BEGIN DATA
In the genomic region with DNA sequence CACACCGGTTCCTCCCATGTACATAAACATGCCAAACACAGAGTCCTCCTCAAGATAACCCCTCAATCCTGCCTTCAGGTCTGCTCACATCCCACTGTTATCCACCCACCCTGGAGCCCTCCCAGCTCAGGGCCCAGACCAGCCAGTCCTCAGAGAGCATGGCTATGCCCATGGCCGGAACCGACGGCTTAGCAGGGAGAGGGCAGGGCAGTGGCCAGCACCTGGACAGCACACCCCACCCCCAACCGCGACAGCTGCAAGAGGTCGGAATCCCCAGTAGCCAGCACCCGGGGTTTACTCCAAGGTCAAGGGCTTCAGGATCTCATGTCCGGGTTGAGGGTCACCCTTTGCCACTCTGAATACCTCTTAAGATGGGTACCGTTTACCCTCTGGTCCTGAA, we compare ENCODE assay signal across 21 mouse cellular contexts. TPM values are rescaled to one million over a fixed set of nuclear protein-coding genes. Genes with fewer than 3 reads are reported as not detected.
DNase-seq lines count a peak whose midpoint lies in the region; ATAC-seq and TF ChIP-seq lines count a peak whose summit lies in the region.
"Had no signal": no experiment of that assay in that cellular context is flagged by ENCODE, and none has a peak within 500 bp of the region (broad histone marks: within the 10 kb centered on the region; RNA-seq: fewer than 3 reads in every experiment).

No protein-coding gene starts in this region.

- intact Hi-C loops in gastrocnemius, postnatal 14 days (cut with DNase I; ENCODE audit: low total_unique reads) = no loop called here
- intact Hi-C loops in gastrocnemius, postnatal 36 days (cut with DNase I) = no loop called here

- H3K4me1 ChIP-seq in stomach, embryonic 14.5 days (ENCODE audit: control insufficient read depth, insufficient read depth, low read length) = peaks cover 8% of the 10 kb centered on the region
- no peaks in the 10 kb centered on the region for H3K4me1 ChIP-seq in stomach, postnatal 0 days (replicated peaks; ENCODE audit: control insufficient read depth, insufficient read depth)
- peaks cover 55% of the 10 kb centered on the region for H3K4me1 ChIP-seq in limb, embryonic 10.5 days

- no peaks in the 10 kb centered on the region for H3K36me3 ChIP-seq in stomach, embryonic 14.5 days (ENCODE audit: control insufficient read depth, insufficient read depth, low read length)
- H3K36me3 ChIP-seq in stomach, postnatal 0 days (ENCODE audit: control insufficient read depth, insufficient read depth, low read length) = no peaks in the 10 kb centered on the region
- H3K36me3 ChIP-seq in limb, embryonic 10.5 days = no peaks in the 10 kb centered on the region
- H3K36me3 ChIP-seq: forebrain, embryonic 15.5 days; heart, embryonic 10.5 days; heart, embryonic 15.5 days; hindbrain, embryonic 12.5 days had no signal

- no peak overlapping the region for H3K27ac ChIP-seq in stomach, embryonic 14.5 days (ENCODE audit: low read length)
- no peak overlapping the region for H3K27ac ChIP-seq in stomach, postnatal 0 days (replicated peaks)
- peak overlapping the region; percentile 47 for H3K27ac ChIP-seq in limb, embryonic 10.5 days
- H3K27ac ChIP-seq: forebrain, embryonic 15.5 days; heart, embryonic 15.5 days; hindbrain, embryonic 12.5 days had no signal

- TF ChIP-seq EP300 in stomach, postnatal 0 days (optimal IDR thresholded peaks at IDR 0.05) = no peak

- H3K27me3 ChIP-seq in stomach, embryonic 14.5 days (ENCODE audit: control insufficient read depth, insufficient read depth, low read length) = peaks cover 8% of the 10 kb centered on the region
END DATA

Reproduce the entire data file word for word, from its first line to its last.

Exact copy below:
In the genomic region with DNA sequence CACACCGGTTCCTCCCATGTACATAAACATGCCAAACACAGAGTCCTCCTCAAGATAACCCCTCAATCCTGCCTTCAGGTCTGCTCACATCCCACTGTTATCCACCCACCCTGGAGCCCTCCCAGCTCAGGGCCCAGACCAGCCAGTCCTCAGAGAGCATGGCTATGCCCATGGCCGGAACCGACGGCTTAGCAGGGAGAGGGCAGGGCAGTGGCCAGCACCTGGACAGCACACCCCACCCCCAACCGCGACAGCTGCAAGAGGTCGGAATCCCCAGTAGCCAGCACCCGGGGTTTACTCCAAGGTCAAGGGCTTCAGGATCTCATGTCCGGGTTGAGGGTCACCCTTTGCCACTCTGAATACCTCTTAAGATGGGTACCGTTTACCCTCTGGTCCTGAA, we compare ENCODE assay signal across 21 mouse cellular contexts. TPM values are rescaled to one million over a fixed set of nuclear protein-coding genes. Genes with fewer than 3 reads are reported as not detected.
DNase-seq lines count a peak whose midpoint lies in the region; ATAC-seq and TF ChIP-seq lines count a peak whose summit lies in the region.
"Had no signal": no experiment of that assay in that cellular context is flagged by ENCODE, and none has a peak within 500 bp of the region (broad histone marks: within the 10 kb centered on the region; RNA-seq: fewer than 3 reads in every experiment).

No protein-coding gene starts in this region.

- intact Hi-C loops in gastrocnemius, postnatal 14 days (cut with DNase I; ENCODE audit: low total_unique reads) = no loop called here
- intact Hi-C loops in gastrocnemius, postnatal 36 days (cut with DNase I) = no loop called here

- H3K4me1 ChIP-seq in stomach, embryonic 14.5 days (ENCODE audit: control insufficient read depth, insufficient read depth, low read length) = peaks cover 8% of the 10 kb centered on the region
- no peaks in the 10 kb centered on the region for H3K4me1 ChIP-seq in stomach, postnatal 0 days (replicated peaks; ENCODE audit: control insufficient read depth, insufficient read depth)
- peaks cover 55% of the 10 kb centered on the region for H3K4me1 ChIP-seq in limb, embryonic 10.5 days

- no peaks in the 10 kb centered on the region for H3K36me3 ChIP-seq in stomach, embryonic 14.5 days (ENCODE audit: control insufficient read depth, insufficient read depth, low read length)
- H3K36me3 ChIP-seq in stomach, postnatal 0 days (ENCODE audit: control insufficient read depth, insufficient read depth, low read length) = no peaks in the 10 kb centered on the region
- H3K36me3 ChIP-seq in limb, embryonic 10.5 days = no peaks in the 10 kb centered on the region
- H3K36me3 ChIP-seq: forebrain, embryonic 15.5 days; heart, embryonic 10.5 days; heart, embryonic 15.5 days; hindbrain, embryonic 12.5 days had no signal

- no peak overlapping the region for H3K27ac ChIP-seq in stomach, embryonic 14.5 days (ENCODE audit: low read length)
- no peak overlapping the region for H3K27ac ChIP-seq in stomach, postnatal 0 days (replicated peaks)
- peak overlapping the region; percentile 47 for H3K27ac ChIP-seq in limb, embryonic 10.5 days
- H3K27ac ChIP-seq: forebrain, embryonic 15.5 days; heart, embryonic 15.5 days; hindbrain, embryonic 12.5 days had no signal

- TF ChIP-seq EP300 in stomach, postnatal 0 days (optimal IDR thresholded peaks at IDR 0.05) = no peak

- H3K27me3 ChIP-seq in stomach, embryonic 14.5 days (ENCODE audit: control insufficient read depth, insufficient read depth, low read length) = peaks cover 8% of the 10 kb centered on the region